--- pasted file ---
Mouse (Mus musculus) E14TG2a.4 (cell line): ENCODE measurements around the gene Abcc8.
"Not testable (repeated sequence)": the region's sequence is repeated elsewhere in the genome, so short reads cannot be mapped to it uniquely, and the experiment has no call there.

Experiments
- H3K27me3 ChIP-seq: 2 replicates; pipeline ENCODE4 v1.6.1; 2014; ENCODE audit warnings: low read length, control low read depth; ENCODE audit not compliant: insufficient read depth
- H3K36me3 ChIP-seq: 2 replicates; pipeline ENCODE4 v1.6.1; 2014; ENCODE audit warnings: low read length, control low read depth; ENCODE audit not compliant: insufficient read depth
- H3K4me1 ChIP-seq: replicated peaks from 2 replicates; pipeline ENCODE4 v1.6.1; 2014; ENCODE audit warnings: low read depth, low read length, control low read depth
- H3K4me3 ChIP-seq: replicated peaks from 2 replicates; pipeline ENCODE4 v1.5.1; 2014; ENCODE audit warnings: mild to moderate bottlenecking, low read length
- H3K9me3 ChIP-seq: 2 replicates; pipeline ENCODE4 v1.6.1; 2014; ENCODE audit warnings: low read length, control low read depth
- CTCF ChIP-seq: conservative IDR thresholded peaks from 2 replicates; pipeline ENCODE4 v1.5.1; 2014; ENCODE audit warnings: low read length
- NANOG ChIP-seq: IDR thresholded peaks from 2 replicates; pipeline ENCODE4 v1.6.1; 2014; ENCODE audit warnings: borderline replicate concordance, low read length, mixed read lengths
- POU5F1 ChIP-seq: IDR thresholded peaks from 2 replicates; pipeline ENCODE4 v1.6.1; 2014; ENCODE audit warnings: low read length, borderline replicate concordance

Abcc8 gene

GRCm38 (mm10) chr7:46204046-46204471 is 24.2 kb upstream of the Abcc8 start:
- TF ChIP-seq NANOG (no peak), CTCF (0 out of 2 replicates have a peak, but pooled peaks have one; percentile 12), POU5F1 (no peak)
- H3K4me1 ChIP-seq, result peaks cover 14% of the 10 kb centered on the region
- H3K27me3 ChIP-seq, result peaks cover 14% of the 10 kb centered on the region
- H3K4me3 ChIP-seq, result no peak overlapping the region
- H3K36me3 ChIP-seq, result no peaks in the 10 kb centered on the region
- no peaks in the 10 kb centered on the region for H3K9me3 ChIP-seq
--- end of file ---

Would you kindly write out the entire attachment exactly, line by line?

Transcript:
Mouse (Mus musculus) E14TG2a.4 (cell line): ENCODE measurements around the gene Abcc8.
"Not testable (repeated sequence)": the region's sequence is repeated elsewhere in the genome, so short reads cannot be mapped to it uniquely, and the experiment has no call there.

Experiments
- H3K27me3 ChIP-seq: 2 replicates; pipeline ENCODE4 v1.6.1; 2014; ENCODE audit warnings: low read length, control low read depth; ENCODE audit not compliant: insufficient read depth
- H3K36me3 ChIP-seq: 2 replicates; pipeline ENCODE4 v1.6.1; 2014; ENCODE audit warnings: low read length, control low read depth; ENCODE audit not compliant: insufficient read depth
- H3K4me1 ChIP-seq: replicated peaks from 2 replicates; pipeline ENCODE4 v1.6.1; 2014; ENCODE audit warnings: low read depth, low read length, control low read depth
- H3K4me3 ChIP-seq: replicated peaks from 2 replicates; pipeline ENCODE4 v1.5.1; 2014; ENCODE audit warnings: mild to moderate bottlenecking, low read length
- H3K9me3 ChIP-seq: 2 replicates; pipeline ENCODE4 v1.6.1; 2014; ENCODE audit warnings: low read length, control low read depth
- CTCF ChIP-seq: conservative IDR thresholded peaks from 2 replicates; pipeline ENCODE4 v1.5.1; 2014; ENCODE audit warnings: low read length
- NANOG ChIP-seq: IDR thresholded peaks from 2 replicates; pipeline ENCODE4 v1.6.1; 2014; ENCODE audit warnings: borderline replicate concordance, low read length, mixed read lengths
- POU5F1 ChIP-seq: IDR thresholded peaks from 2 replicates; pipeline ENCODE4 v1.6.1; 2014; ENCODE audit warnings: low read length, borderline replicate concordance

Abcc8 gene

GRCm38 (mm10) chr7:46204046-46204471 is 24.2 kb upstream of the Abcc8 start:
- TF ChIP-seq NANOG (no peak), CTCF (0 out of 2 replicates have a peak, but pooled peaks have one; percentile 12), POU5F1 (no peak)
- H3K4me1 ChIP-seq, result peaks cover 14% of the 10 kb centered on the region
- H3K27me3 ChIP-seq, result peaks cover 14% of the 10 kb centered on the region
- H3K4me3 ChIP-seq, result no peak overlapping the region
- H3K36me3 ChIP-seq, result no peaks in the 10 kb centered on the region
- no peaks in the 10 kb centered on the region for H3K9me3 ChIP-seq